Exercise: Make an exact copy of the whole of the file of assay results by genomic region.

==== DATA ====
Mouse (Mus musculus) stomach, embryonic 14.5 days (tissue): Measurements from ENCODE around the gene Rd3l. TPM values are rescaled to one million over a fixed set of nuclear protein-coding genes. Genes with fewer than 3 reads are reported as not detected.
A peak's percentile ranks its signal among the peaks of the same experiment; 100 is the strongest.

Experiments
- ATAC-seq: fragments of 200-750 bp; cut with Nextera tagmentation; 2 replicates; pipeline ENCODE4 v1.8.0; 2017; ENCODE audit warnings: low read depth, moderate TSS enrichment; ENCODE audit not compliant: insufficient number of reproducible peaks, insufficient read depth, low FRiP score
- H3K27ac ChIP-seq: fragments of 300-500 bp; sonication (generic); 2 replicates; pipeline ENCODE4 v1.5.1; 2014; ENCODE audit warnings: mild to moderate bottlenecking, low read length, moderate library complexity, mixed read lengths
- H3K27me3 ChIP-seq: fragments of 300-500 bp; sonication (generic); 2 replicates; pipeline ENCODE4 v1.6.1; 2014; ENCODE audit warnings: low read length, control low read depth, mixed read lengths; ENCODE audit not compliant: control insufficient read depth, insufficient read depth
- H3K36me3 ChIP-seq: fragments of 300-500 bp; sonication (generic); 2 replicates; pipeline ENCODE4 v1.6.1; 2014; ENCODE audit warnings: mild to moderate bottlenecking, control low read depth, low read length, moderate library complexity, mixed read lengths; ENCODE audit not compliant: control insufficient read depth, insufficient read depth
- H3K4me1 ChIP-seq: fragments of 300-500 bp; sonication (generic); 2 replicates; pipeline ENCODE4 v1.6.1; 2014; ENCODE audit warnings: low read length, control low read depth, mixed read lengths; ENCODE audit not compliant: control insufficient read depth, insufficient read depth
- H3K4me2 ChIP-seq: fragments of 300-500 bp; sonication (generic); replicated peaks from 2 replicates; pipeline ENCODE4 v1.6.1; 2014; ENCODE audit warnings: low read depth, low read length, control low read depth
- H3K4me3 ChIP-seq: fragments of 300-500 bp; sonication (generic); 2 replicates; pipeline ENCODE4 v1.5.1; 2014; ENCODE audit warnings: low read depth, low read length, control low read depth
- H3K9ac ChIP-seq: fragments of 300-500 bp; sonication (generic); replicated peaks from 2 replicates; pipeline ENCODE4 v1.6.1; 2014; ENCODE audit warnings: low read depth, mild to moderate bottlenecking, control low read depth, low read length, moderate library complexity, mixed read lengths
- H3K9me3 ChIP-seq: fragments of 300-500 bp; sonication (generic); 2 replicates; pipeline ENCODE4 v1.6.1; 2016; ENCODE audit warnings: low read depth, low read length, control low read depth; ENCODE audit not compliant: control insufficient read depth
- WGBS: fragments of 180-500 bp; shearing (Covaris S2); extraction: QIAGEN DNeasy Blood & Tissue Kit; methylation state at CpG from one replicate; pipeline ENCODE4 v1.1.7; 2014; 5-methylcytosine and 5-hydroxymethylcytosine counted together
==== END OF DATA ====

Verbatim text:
Mouse (Mus musculus) stomach, embryonic 14.5 days (tissue): Measurements from ENCODE around the gene Rd3l. TPM values are rescaled to one million over a fixed set of nuclear protein-coding genes. Genes with fewer than 3 reads are reported as not detected.
A peak's percentile ranks its signal among the peaks of the same experiment; 100 is the strongest.

Experiments
- ATAC-seq: fragments of 200-750 bp; cut with Nextera tagmentation; 2 replicates; pipeline ENCODE4 v1.8.0; 2017; ENCODE audit warnings: low read depth, moderate TSS enrichment; ENCODE audit not compliant: insufficient number of reproducible peaks, insufficient read depth, low FRiP score
- H3K27ac ChIP-seq: fragments of 300-500 bp; sonication (generic); 2 replicates; pipeline ENCODE4 v1.5.1; 2014; ENCODE audit warnings: mild to moderate bottlenecking, low read length, moderate library complexity, mixed read lengths
- H3K27me3 ChIP-seq: fragments of 300-500 bp; sonication (generic); 2 replicates; pipeline ENCODE4 v1.6.1; 2014; ENCODE audit warnings: low read length, control low read depth, mixed read lengths; ENCODE audit not compliant: control insufficient read depth, insufficient read depth
- H3K36me3 ChIP-seq: fragments of 300-500 bp; sonication (generic); 2 replicates; pipeline ENCODE4 v1.6.1; 2014; ENCODE audit warnings: mild to moderate bottlenecking, control low read depth, low read length, moderate library complexity, mixed read lengths; ENCODE audit not compliant: control insufficient read depth, insufficient read depth
- H3K4me1 ChIP-seq: fragments of 300-500 bp; sonication (generic); 2 replicates; pipeline ENCODE4 v1.6.1; 2014; ENCODE audit warnings: low read length, control low read depth, mixed read lengths; ENCODE audit not compliant: control insufficient read depth, insufficient read depth
- H3K4me2 ChIP-seq: fragments of 300-500 bp; sonication (generic); replicated peaks from 2 replicates; pipeline ENCODE4 v1.6.1; 2014; ENCODE audit warnings: low read depth, low read length, control low read depth
- H3K4me3 ChIP-seq: fragments of 300-500 bp; sonication (generic); 2 replicates; pipeline ENCODE4 v1.5.1; 2014; ENCODE audit warnings: low read depth, low read length, control low read depth
- H3K9ac ChIP-seq: fragments of 300-500 bp; sonication (generic); replicated peaks from 2 replicates; pipeline ENCODE4 v1.6.1; 2014; ENCODE audit warnings: low read depth, mild to moderate bottlenecking, control low read depth, low read length, moderate library complexity, mixed read lengths
- H3K9me3 ChIP-seq: fragments of 300-500 bp; sonication (generic); 2 replicates; pipeline ENCODE4 v1.6.1; 2016; ENCODE audit warnings: low read depth, low read length, control low read depth; ENCODE audit not compliant: control insufficient read depth
- WGBS: fragments of 180-500 bp; shearing (Covaris S2); extraction: QIAGEN DNeasy Blood & Tissue Kit; methylation state at CpG from one replicate; pipeline ENCODE4 v1.1.7; 2014; 5-methylcytosine and 5-hydroxymethylcytosine counted together